The Daily Telegraph

Daily dose of vitamins may slow decline of the mind

Supplement­s could give elderly an extra two years of healthy brain function, three-year study shows

- By Laura Donnelly HEALTH EDITOR

TAKING a daily multivitam­in tablet could keep the brain sharp for an extra two years, research suggests.

The study of more than 2,000 pensioners found that those taking the supplement­s for three years saw a significan­t reduction in cognitive decline.

Overall, the US research said the pills appeared to slow the decline by about 60 per cent – equating to 1.8 years. The findings raise hopes that vitamins could stave off dementia.

Cognitive decline can be a precursor or sign of Alzheimer’s disease, but this is not always the case. Experts said the results were the first positive, largescale, long-term study to show that multivitam­in-mineral supplement­ation for older adults may slow cognitive decline.

Until now, evidence about the impact of multivitam­ins on the brain was limited, with most major trials suggesting they have little impact. It is also hard to fully account for the fact that those taking them may be more likely to have other advantages.

Researcher­s stressed that more studies are needed before any recommenda­tions are made.

There are currently around 900,000 people with dementia in Britain and the number is projected to rise to 1.6million people by 2040. Laura Baker, study investigat­or professor, said: “There’s an urgent need for safe and affordable interventi­ons to protect cognition against decline in older adults.”

The research was part of a wider trial by Brigham and Women’s Hospital involving more than 21,000 men and women across the United States.

Scientists investigat­ed whether taking a daily cocoa extract supplement or a daily multivitam­in-mineral supplement reduces the risk of developing heart disease, stroke, cancer and other health ailments.

Typically, a daily multivitam­in will contain vitamins A, C, D, E and K as well as a range of B vitamins and nutrients like calcium, iron, magnesium, and potassium.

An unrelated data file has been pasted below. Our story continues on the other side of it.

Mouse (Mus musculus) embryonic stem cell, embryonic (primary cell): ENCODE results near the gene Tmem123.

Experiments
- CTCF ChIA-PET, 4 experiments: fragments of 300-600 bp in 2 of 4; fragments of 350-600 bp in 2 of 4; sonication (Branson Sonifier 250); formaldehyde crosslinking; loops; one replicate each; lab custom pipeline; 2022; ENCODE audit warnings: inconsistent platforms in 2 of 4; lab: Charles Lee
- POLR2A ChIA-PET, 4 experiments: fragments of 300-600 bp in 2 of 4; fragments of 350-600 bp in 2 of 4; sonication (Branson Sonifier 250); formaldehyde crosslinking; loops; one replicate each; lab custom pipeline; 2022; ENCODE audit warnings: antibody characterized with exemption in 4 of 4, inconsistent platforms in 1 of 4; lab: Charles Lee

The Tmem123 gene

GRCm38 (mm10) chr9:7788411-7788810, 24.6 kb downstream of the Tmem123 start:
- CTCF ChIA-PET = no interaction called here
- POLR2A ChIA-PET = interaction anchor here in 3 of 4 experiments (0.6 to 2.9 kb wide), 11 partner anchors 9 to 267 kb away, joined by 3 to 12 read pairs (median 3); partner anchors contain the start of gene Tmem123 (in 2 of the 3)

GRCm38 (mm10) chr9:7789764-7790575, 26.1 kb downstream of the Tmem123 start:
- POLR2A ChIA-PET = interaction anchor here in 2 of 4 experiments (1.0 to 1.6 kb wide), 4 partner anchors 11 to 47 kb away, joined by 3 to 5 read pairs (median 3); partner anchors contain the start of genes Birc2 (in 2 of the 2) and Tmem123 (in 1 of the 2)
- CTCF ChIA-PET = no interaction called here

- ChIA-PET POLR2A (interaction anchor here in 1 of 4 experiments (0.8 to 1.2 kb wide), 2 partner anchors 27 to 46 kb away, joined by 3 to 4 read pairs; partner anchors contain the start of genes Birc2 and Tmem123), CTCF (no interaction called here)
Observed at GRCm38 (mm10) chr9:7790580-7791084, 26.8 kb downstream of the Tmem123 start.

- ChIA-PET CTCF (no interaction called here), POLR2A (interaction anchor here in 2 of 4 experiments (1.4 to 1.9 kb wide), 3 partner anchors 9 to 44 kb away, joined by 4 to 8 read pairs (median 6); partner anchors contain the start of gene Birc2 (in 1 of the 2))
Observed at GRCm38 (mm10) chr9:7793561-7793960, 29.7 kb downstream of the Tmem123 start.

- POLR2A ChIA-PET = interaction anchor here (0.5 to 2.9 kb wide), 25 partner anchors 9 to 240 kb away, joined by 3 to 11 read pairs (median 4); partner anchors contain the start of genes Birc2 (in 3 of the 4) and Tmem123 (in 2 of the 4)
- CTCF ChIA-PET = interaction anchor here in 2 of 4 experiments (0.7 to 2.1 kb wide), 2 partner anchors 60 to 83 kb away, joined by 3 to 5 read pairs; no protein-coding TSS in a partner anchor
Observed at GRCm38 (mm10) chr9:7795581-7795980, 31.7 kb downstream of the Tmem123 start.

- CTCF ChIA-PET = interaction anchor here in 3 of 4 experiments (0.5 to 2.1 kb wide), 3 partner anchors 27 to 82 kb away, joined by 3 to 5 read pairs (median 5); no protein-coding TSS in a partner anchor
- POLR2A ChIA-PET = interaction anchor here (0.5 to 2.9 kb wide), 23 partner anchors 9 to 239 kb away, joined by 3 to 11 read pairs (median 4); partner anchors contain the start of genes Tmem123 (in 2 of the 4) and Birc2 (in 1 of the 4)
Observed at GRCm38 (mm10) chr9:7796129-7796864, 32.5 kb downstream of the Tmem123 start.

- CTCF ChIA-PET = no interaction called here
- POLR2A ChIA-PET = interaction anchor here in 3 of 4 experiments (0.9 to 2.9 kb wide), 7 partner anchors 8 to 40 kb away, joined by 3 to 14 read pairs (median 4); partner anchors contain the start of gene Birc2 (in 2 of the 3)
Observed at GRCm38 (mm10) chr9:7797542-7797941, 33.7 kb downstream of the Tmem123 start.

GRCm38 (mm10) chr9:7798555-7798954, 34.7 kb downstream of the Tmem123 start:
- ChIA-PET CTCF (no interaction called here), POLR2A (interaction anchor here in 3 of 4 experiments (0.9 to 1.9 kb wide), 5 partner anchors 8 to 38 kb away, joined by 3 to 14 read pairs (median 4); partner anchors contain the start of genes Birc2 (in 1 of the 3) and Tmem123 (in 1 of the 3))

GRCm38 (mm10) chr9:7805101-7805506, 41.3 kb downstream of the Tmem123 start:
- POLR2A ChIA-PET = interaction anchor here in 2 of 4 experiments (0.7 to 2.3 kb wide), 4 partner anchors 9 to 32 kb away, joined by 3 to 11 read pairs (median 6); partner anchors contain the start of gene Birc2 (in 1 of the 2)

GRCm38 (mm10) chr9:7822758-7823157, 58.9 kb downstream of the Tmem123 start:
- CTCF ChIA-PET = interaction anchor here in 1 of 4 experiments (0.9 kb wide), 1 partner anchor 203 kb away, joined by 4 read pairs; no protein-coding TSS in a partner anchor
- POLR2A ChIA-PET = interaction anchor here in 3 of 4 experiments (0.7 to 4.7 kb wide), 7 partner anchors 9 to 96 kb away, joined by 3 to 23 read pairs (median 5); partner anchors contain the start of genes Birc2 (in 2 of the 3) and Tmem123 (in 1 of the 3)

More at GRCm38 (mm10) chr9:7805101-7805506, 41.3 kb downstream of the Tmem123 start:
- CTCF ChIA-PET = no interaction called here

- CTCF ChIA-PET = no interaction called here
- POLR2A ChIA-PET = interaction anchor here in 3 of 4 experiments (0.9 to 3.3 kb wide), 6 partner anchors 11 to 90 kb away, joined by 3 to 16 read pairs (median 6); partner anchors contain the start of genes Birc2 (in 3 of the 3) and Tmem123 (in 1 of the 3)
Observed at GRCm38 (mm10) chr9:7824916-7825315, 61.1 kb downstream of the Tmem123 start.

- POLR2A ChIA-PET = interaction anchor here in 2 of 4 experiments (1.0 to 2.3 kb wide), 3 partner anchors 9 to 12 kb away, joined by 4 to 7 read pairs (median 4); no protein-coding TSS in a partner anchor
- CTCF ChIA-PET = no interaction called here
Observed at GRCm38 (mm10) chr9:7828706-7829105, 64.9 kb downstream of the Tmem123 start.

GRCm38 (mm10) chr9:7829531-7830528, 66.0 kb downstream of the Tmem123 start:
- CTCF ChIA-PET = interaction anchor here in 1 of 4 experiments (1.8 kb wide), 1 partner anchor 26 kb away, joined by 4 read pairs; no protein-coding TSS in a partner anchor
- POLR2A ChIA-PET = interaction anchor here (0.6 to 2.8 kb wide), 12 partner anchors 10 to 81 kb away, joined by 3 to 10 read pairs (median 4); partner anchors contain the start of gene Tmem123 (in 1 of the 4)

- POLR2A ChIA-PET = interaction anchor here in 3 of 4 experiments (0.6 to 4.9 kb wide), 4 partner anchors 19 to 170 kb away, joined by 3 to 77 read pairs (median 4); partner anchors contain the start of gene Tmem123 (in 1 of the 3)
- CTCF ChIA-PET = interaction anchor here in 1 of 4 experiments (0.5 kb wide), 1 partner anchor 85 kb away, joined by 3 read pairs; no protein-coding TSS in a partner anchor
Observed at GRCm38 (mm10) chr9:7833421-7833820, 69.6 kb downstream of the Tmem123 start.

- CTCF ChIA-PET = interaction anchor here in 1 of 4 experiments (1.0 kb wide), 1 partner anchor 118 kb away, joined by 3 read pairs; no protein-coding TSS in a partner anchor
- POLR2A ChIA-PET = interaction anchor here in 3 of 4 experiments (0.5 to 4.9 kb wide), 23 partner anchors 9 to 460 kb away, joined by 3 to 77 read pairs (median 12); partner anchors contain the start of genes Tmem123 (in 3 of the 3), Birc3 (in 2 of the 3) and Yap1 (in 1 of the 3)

More than 2,200 participan­ts, ages 65 and older, enrolled and were followed for three years. They completed tests over the telephone at the beginning and annually to evaluate memory and other cognitive skills. Prof Baker, of Wake Forest University School of Medicine, said: “Our study showed that although cocoa extract did not affect cognition, daily multivitam­in-mineral supplement­ation resulted in statistica­lly significan­t cognitive

‘There’s an urgent need for safe and affordable help to protect cognition against decline in older adults’

improvemen­t. This is the first evidence of cognitive benefit in a large longer-term study of multivitam­in supplement­ation in older adults.”

The research team estimated that three years of multivitam­in supplement­ation roughly translated to a 60 per cent slowing of cognitive decline, equating to around 1.8 years.

They said that the benefits were relatively more pronounced in participan­ts with “significan­t” cardiovasc­ular disease – which is important because those people are already at increased risk for cognitive impairment and decline.

However, Prof Baker says that further studies are needed to confirm the findings before any health recommenda­tions are made. She said: “It’s too early to recommend daily multivitam­in supplement­ation to prevent cognitive decline. Additional research is needed in a larger and more diverse group of people.”

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